President Joe Biden and Gov. Ron DeSantis, frequent political foes, locked hands outside Fisherman’s Wharf and discussed response to Hurricane Ian.
The First Ladies for the nation and state stood alongside the national figures as they shared information about the storm outside the range of press microphones. Shortly after the greeting, the Governor led a briefing with state officials and the White House press pool in the room. The first words out of the Republican Governor’s briefing with the Democratic president similarly broadcast unity.
“Thanks to President Biden,” DeSantis said.
Biden said after a short aerial tour, it was clear Florida’s state government and the federal administration will need to remain in cooperation long term. He predicted recovery from the storm won’t last days and weeks, but rather months and years.
“The only thing I can assure you is that the federal government will be here until it’s finished,” he said.
It’s a tenor different than many imagine will exist should the two leaders face each other in a few years on a presidential debate stage. It’s also a sight few expected would come barely a month away from a critical Midterm Election where DeSantis personally worked to provide Republicans opportunities to control Congress the next two years.
Indeed, the threat of a storm forced Biden to postpone a political trip to Florida where he planned to boost DeSantis’ Democratic opponent, Charlie Crist.
But so goes the aftermath of an historic Category 4 storm. Hurricane Ian made landfall at Cayo Cost on Sept. 27, just over a week before Biden’s visit to Southwest Florida.
Biden has declared a major disaster in now 19 Florida counties: Charlotte, Collier, DeSoto, Flagler, Hardee, Highlands, Hillsborough, Lake, Lee, Manatee, Orange, Osceola, Pinellas, Polk, Putnam, Sarasota, Seminole, St. Johns and Volusia.
That allows individuals and households to seek assistance directly from the Federal Emergency Management Agency (FEMA) for temporary housing, basic home repairs and other uninsured disaster needs.
Biden flew to Southwest Florida as the administration announced governments and other entities will be able to apply for full reimbursement costs on debris removal, emergency overtime and temporary repairs for 60 days, double the normal allowed timeframe.
He met with DeSantis and other leaders after seeing the disaster-struck region from the skies. There, DeSantis noted the rapid strides made in restoring basic utilities.
“We now have over 97% of power in Florida,” DeSantis said, noting a surge of thousands of linemen who came into the state as soon as it was safe to do so.
Gov. DeSantis said Florida felt “fortunate to have good coordination” with both FEMA and with the White House from the start of the disaster. To date, Florida has reported 2,500 rescues and set up 28 state-run distribution sites for resources, which to date have given out 45 million gallons of water and 2 million pounds of ice.
He thanked FEMA Administrator Deanne Criswell for cutting through bureaucracy. And he thanked the community for banding together following the broad trauma.
“The spirit of the people of this state and southwest Florida has been phenomenal,” he said.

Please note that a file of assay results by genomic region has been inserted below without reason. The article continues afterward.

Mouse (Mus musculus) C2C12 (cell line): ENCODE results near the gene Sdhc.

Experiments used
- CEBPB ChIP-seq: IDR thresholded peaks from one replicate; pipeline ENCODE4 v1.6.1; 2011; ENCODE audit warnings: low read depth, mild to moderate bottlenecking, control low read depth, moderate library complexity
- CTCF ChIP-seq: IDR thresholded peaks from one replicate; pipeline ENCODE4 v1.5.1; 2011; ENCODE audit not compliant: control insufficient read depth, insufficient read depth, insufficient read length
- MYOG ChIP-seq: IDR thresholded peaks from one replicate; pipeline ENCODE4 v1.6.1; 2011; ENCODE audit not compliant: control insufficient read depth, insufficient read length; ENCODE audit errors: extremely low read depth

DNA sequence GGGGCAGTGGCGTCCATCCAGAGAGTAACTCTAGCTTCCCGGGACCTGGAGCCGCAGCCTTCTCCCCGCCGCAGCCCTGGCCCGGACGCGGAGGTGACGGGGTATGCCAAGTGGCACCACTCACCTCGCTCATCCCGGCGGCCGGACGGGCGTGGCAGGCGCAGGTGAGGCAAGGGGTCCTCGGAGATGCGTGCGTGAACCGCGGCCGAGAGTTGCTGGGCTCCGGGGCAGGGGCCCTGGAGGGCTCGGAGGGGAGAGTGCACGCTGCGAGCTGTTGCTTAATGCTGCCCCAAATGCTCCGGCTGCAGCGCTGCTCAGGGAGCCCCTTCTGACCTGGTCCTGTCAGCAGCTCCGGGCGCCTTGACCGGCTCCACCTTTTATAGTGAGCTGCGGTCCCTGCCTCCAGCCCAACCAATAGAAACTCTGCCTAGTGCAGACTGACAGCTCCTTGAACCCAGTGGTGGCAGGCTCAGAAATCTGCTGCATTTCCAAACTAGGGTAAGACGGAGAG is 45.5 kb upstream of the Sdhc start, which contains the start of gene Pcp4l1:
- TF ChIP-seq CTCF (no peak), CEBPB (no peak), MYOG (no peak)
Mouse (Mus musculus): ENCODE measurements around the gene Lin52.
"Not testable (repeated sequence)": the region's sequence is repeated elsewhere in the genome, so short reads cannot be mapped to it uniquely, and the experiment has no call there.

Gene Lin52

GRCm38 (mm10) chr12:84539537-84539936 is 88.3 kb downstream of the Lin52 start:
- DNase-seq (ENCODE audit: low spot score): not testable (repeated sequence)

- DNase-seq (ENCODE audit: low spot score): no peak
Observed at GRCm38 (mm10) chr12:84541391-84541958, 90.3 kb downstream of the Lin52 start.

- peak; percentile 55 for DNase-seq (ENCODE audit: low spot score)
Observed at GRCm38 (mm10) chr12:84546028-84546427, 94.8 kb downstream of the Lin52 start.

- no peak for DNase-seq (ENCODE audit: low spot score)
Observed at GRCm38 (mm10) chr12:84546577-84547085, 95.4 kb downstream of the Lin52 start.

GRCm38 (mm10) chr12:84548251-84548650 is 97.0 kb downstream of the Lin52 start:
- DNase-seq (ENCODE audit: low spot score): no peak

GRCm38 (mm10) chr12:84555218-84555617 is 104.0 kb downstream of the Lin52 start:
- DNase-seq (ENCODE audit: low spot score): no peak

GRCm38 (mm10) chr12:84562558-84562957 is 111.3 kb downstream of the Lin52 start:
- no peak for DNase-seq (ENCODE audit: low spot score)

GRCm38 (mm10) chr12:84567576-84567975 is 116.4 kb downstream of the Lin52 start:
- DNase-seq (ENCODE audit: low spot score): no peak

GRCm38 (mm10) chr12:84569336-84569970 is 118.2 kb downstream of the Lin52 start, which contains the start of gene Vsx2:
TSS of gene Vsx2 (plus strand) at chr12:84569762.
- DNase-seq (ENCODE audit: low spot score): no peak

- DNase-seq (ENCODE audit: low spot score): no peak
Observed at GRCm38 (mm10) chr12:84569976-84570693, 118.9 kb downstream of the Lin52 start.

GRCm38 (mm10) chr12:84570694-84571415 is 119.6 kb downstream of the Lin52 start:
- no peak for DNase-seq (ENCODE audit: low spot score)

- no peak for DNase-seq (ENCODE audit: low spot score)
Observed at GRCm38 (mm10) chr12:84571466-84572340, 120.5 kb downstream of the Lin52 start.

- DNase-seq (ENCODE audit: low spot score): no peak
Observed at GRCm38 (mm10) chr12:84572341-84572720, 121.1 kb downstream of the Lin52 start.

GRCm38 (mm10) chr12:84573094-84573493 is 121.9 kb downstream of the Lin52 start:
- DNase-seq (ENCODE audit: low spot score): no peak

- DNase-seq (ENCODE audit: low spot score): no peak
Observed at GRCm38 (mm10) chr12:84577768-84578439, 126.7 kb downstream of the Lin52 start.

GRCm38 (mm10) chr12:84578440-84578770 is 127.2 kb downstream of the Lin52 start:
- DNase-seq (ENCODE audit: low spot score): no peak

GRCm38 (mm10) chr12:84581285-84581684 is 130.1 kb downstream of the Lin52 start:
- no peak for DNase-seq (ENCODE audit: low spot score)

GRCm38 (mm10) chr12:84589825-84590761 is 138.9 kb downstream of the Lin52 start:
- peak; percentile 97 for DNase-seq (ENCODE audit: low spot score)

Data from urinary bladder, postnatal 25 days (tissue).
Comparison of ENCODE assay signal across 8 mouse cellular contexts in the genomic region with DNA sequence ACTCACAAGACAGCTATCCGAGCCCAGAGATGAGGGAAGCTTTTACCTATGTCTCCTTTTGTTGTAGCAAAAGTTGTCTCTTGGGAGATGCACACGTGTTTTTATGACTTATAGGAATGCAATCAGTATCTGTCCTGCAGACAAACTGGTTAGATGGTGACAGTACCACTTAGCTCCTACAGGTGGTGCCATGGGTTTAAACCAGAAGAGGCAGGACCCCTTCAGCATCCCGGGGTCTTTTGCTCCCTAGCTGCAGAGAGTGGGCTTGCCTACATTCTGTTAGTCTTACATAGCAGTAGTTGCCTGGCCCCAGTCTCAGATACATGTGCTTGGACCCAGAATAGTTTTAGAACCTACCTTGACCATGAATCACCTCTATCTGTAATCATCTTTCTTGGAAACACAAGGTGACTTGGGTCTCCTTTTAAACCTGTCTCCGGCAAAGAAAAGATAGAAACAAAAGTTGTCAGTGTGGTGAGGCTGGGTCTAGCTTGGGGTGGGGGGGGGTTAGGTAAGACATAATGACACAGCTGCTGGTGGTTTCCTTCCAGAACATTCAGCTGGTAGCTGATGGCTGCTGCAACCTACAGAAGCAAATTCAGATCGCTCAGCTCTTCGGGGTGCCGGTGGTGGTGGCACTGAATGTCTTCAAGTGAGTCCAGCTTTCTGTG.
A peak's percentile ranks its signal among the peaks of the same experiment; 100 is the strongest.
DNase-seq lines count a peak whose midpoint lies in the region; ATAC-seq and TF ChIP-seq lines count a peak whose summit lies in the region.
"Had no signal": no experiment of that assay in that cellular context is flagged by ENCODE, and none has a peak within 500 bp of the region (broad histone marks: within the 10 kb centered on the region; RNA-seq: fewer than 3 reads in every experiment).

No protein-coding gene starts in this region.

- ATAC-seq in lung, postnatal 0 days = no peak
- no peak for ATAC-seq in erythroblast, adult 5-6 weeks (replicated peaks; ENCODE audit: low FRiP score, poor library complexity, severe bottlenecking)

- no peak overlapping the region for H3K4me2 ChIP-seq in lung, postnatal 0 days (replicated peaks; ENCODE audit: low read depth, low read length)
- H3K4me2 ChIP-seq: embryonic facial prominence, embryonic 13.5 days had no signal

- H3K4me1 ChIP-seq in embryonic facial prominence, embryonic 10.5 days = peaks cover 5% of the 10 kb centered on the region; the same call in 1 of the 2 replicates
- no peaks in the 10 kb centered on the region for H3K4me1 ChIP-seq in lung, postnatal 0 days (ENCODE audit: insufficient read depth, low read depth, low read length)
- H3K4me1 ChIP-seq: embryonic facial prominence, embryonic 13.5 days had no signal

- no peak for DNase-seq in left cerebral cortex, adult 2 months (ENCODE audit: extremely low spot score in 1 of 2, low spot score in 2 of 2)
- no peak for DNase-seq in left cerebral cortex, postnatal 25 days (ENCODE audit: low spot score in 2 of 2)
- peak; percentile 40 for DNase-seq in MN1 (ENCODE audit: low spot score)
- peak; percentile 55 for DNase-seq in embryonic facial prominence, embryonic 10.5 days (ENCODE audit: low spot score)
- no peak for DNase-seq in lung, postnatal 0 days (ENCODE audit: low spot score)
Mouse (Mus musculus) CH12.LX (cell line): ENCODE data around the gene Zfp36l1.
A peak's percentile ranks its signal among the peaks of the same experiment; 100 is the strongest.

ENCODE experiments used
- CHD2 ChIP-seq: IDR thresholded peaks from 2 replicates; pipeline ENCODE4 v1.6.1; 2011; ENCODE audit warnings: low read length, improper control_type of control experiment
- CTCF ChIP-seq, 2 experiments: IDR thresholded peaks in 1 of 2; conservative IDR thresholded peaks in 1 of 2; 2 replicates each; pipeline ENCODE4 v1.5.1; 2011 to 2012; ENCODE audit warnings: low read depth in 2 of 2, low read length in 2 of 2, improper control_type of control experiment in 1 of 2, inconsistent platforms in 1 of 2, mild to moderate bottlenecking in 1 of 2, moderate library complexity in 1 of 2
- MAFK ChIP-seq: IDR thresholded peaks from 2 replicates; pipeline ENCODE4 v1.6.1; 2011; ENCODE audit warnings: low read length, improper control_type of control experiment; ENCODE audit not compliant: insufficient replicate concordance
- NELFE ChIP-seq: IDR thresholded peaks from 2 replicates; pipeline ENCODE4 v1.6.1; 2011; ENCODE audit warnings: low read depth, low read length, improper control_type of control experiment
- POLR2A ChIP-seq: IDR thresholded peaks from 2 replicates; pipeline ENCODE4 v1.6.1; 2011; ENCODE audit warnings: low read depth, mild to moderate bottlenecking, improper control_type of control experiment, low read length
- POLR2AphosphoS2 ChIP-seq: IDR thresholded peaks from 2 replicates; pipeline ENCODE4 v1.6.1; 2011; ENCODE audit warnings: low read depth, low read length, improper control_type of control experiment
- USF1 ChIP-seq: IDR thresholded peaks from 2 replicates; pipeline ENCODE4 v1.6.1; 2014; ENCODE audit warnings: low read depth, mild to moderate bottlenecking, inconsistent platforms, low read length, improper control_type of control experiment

U.S. Sens. Marco Rubio and Rick Scott, both Republicans who also have demonstrated presidential ambitions, also participated in the briefing. So did U.S. Rep. Byron Donalds, a Naples Republican whose district took the brunt of flooding and storm force winds. Lee County Commission Chairman Cecile Pendergrass, also a Republican, rode with Biden on an Osprey helicopter to see the area.
DeSantis told Biden that while plenty of damage can be viewed from the sky, even more becomes apparent during a walking tour of the barrier islands. At ground level, the number of blue tarps on roofs and rubble on the ground brings the message home.
But Biden said it did not take much to see the community had been devastated.
“I’m sure it’s much worse (on) the ground,” Biden said, “but you can see a hell of a lot from the air.”
FEMA will open three new disaster centers in Lee County, Biden said. In meetings with local officials and with individuals impacted by the storm who met briefly with Biden at Fisherman’s Wharf, the President said he knew many waited on the phone for hours to speak with government representatives.
“We’re going to try to speed that up by having additional personnel,” Biden promised.
“You can’t go back to what it was before. You got to build back better.”
He also urged patience.
“You have my commitment,” he said, “that we’re not going to leave.”
The political makeup of elected officials revealed a little about Biden’s popularity — or lack thereof — within Southwest Florida. Pool reports of Biden’s motorcade passing a mix of citizens alternately taking selfies and displaying their middle fingers helped reinforce impressions.
But DeSantis said the community also welcomes help in an hour of need.
“The spirit of the people of this state and Southwest Florida has been phenomenal,” DeSantis said.
He told Biden nothing will stop efforts on Florida’s end of working cooperatively with the administration.
“Welcome to Florida,” he told the President. “We appreciate working together.”